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Headwaters magazineRead feature articles below or view the magazine online to flip through or download the issue.

Watermarks--Letter from the Director

A new study recently published in the journal Science estimates that taxpayers and foundations have spent more than $1 billion annually on river restoration in the United States since 1990. These figures were compiled by the National River Restoration Science Synthesis (NRRSS) Project which for the last several years has systematically catalogued all the river restoration projects in the U.S.

Read more: Watermarks--Letter from the Director

Cheesman Dam Celebrates 100 Years

DENVER—The oldest dam in the Denver Water system, Cheesman Dam, marked the beginning of Denver's growth into a Rocky Mountain urban center. When completed in 1905, the dam's 80,000 acre-feet of storage meant that a small town at the edge of the mountains could support nearly 100,000 people. In a sense, modern Denver was born.

Read more: Cheesman Dam Celebrates 100 Years

2005 Legislative Update

The 2005 session of the Colorado General Assembly produced 10 water bills that became law, 12 that did not pass, and 1 vetoed by the Governor. Highlights of the new laws include creation of water roundtables throughout the state, and payment to Kansas of the full amount owed by Colorado in the Kansas v. Colorado Arkansas River Compact case.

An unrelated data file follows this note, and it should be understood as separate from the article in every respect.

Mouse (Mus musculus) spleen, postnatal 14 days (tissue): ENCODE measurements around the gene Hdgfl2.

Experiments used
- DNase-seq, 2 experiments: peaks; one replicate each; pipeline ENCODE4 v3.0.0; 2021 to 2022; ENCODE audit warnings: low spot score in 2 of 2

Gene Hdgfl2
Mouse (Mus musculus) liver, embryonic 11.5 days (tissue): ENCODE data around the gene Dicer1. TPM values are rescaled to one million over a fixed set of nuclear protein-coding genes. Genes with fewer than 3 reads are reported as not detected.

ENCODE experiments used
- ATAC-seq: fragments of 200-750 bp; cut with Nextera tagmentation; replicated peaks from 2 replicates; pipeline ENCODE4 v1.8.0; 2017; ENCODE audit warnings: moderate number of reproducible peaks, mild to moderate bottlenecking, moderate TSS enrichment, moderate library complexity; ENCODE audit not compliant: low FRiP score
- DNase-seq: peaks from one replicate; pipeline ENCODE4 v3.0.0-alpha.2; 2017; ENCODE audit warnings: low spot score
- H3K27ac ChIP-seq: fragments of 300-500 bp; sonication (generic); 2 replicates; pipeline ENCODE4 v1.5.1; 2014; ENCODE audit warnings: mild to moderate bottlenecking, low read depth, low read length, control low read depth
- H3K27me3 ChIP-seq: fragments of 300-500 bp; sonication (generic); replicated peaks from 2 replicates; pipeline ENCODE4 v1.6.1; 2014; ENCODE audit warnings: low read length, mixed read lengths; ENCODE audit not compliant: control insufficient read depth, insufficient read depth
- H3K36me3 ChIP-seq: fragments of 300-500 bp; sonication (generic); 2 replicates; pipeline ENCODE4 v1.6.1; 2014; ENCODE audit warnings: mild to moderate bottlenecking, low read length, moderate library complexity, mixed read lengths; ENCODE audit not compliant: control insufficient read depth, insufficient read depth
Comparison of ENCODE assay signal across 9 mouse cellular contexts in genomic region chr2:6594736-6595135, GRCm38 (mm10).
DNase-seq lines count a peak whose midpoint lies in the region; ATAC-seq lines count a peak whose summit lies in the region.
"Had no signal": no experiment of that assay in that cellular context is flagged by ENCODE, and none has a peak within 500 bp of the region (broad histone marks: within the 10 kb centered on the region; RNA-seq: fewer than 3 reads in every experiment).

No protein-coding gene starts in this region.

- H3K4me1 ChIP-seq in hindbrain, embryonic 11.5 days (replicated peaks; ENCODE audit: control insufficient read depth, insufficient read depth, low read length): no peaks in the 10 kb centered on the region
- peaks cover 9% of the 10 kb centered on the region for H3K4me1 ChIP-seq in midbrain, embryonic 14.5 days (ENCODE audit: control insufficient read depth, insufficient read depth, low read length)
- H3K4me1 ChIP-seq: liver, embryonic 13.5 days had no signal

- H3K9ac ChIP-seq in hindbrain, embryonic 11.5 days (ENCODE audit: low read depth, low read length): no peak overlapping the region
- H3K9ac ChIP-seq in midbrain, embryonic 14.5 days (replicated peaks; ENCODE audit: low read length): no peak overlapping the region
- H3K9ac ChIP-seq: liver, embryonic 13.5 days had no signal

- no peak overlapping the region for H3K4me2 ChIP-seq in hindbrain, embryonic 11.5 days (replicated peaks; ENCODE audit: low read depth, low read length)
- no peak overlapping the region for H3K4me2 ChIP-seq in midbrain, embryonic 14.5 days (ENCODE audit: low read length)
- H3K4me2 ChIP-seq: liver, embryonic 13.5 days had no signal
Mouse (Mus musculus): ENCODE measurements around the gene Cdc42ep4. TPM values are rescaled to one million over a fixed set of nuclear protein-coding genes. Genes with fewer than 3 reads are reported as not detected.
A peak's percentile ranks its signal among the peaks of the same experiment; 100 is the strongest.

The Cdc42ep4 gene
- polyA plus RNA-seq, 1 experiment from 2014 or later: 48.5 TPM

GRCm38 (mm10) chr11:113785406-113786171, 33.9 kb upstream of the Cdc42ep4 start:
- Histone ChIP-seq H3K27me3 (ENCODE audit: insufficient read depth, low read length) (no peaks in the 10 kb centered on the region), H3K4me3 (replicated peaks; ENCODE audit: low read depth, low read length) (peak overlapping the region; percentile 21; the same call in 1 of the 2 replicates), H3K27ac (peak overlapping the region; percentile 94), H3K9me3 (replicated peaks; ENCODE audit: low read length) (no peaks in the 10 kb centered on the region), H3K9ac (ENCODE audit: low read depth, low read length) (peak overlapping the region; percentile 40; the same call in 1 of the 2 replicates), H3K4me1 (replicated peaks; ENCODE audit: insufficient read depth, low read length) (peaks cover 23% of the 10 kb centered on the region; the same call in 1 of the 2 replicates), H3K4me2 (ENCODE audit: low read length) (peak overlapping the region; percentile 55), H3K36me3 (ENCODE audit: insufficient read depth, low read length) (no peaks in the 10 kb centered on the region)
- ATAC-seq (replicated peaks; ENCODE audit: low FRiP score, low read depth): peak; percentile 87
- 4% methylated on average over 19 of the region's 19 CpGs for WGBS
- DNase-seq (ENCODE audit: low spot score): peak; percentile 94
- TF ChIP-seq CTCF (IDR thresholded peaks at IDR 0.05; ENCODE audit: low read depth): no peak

Read more: 2005 Legislative Update

Comprehensive Colorado River Watershed Curriculum Now Available

DURANGO—In May 2005, more than 70 Colorado River Basin educators and resource managers from the U.S., Mexico, Navajo Nation, and Tohono O'odham tribe gathered in Mexicali, Baja California to celebrate the publication of a new, international watershed-based curriculum: Discover a Watershed: The Colorado.

Read more: Comprehensive Colorado River Watershed Curriculum Now Available

A Cutthroat Business

By Paul Formisano

Restoring the Little Snake River

The individual nature of river restoration projects is nowhere more evident than in the Little Snake River Valley of northwestern Colorado.
Until the largest ranch in the valley decided to undertake one of the most elaborate and extensive river restoration projects in the nation, comprehensive restoration of the Little Snake—hard hit by floods in the mid-1980s—did not seem a realistic possibility. Then in 1999, flexing its financial muscle, Three Forks Ranch initiated a chain reaction of restoration efforts that has resonated down the entire valley. Now some six years after the first plans were drawn up, the progress of restoration has both exceeded some expectations and disappointed others.

Read more: A Cutthroat Business

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